By the time I returned home from that appointment, the UPS man had left a special package on my doorstep. It was Larry Sceurman’s debut novella, The Death of Big Butch. And some other books from Parisian Phoenix Publishing. As is my custom, I did an unboxing on film.

Buy Parisian Phoenix books from Barnes & Noble here.

The Teenager and I did some chores around the house and loaded up the car with the dog and the books and made deliveries: to the author (where books were signed) and to people anticipating the release. And, because Larry lives near a 7-Eleven, the teenager needed to stop for a Mountain Dew Slurpee.

She happens to have one of her new sweaters on from her latest fix.

And the joy of bringing Larry his books warmed my Grinchy heart.

And watching Larry decide how to sign his books, debating which of his signatures should be his author-specific nomenclature, also had an impact. I’m proud of his book. I’m proud of the product the Parisian Phoenix team made– and I’m told the effort and the quality of the book are more than Larry had ever expected to see from his stories. After all, when he pitched his stories to me, Larry had figured he had a short story anthology to offer the world.

And poor Larry, I told him he had a novella in Big Butch, and still had enough stories for the anthology, and that one of the longer anchor stories in the anthology really should be a full length novel. He’s stuck with me for a while.

Barbara gave us some cut-out cookies. Buttery, not thick not thin, with a lemony or vanilla-y hint of something so scrumptious. Roll-otts as my Pennsylvania Dutch in-laws would say.

Larry and Barbara also gave me a large bag of cat toys, which we gave to foster Khloe for right now. She’s protecting them and sleeping with them like a dragon hoarding treasure.

Maybe I’m naive or egotistical, but I really love the craft model of publishing I’m creating– including my authors in every stage of the process and creating a book we all believe in, from the author to the publisher, the artists to the designer. I never thought publishing could empower, but I’m learning so much that I never realized I wanted to explore. Talents always feel better when you share them.

Spider-Man and Matcha Pie

I have a lot of little things to say that problem don’t belong together but today is the Lehigh Valley Book Festival at Bethlehem Area Public Library and I’m excited, a tad nervous and a bit super-focused and scatter-brained at the same time.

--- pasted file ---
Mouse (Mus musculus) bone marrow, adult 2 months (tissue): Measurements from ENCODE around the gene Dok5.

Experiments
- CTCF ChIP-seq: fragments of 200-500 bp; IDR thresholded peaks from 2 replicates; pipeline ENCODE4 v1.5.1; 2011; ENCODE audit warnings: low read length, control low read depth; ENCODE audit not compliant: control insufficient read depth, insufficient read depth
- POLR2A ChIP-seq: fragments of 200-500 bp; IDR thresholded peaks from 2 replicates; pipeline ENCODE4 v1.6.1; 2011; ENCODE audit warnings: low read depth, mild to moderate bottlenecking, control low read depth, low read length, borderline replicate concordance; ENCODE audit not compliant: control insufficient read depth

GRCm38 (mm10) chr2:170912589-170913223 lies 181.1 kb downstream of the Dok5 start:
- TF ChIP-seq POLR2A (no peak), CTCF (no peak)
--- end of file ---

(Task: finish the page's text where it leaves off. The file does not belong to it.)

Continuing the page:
Parisian Phoenix Publishing has participated in events before but we have scaled up with our efforts and this event today.

So this post will cover:

  • Spider-Man: No Way Home
  • Health and Fitness
  • Pie
  • Cats

I think that’s about right.

So the teenager and I finally came to the current end of the Marvel Comics Universe movies with Spider-Man: No Way Home. Watching them sequentially, and for me, many for the first time, actually made a lot more sense than when I saw some of them the first time.

I got a strange déjà vu that I had seen some of these villains before, but at the same time I was confused because the memory was vague and distant.

So let’s just say, trying not to spoil it for others like me that are woefully behind in their pip culture, that this film incorporates some older films that will be familiar to Generation X.

The primary theme of this movie, in my opinion, is time travel. The actual plot is a tad weak and melodramatic but the homage made to the previous generation of Marvel movies, and the humor employed in this movie, make it worth it.

My favorite Spider-Man is Toby Maguire. I got to see him again. And that made my heart happy. (Toby is also the Spider-Man adored and referenced by supermodel Adelaide Pitney in my chick lit/horror fiction novel, Manipulations, the first in the Fashion and Fiends series.

I had a very good visit with my chiropractor Nicole Jensen of Back in Line. She’s impressed with my progress and got things to pop and move (my right ankle that I broke more than five years ago) that haven’t popped and moved in a long time.

My Later, Andrew at Apex Training worked out every muscle he didn’t the day before (okay that’s an exaggeration) and the teenager set a new personal record in deadlifting: 225 lbs.

Finally, I get to the part I’ve been waiting for: PIE! If only I weren’t trying to be so health conscious… Because I have been visiting the amazing pie ladies Anne and Lisa at Pie+Tart for three(?) years now and their pies (and flat white coffees) have nurtured my soul through some difficult times— and a very very toxically difficult boss.

I receive their weekly email and saw their “freezer section” of leftover discounted pies included a steak and Guinness pie and a matcha custard pie. A meal inspired by two of my favorite drinks.

I was so beyond excited to eat these pies I was vibrating at “the pie hole” which is what they call their window/doorway. It has allowed them to stay in business safely during Covid because how would we survive sans pie.

I can improvise plenty of solutions for lack of toilet paper but I can’t make pie like this— not even with my Pennsylvania Dutch family connections.

I couldn’t even wait for the matcha custard to thaw. I sawed at it with a knife, broke it in pieces with my hands and microwaved a slice for 30 seconds. It was delectable.

And the steak and Guinness pie? So rich and full of meaty goodness I didn’t even have a chance to take a photo.

Oh how I love my pie friends.

And finally the updates regarding some of the cats we are fostering through Feline Urban Rescue and Rehab, Mars has taught Khloe to play and Minerva is becoming much more social. As is Louise.